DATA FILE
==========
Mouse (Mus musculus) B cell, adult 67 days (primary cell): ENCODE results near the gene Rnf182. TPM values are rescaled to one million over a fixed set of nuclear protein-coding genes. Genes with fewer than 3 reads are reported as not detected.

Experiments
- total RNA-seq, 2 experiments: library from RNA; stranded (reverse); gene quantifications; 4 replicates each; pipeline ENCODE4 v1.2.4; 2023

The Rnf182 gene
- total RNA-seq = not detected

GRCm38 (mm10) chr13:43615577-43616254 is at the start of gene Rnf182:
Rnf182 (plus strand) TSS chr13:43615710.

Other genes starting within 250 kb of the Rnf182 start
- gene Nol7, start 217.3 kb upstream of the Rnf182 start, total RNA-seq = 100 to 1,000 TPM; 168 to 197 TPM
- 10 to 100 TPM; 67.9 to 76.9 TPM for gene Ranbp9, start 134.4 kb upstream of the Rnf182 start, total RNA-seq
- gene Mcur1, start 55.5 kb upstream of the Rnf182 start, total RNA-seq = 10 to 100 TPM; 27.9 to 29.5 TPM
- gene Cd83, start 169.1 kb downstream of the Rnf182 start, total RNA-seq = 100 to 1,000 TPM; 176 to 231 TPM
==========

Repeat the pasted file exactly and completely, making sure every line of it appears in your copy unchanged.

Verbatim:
Mouse (Mus musculus) B cell, adult 67 days (primary cell): ENCODE results near the gene Rnf182. TPM values are rescaled to one million over a fixed set of nuclear protein-coding genes. Genes with fewer than 3 reads are reported as not detected.

Experiments
- total RNA-seq, 2 experiments: library from RNA; stranded (reverse); gene quantifications; 4 replicates each; pipeline ENCODE4 v1.2.4; 2023

The Rnf182 gene
- total RNA-seq = not detected

GRCm38 (mm10) chr13:43615577-43616254 is at the start of gene Rnf182:
Rnf182 (plus strand) TSS chr13:43615710.

Other genes starting within 250 kb of the Rnf182 start
- gene Nol7, start 217.3 kb upstream of the Rnf182 start, total RNA-seq = 100 to 1,000 TPM; 168 to 197 TPM
- 10 to 100 TPM; 67.9 to 76.9 TPM for gene Ranbp9, start 134.4 kb upstream of the Rnf182 start, total RNA-seq
- gene Mcur1, start 55.5 kb upstream of the Rnf182 start, total RNA-seq = 10 to 100 TPM; 27.9 to 29.5 TPM
- gene Cd83, start 169.1 kb downstream of the Rnf182 start, total RNA-seq = 100 to 1,000 TPM; 176 to 231 TPM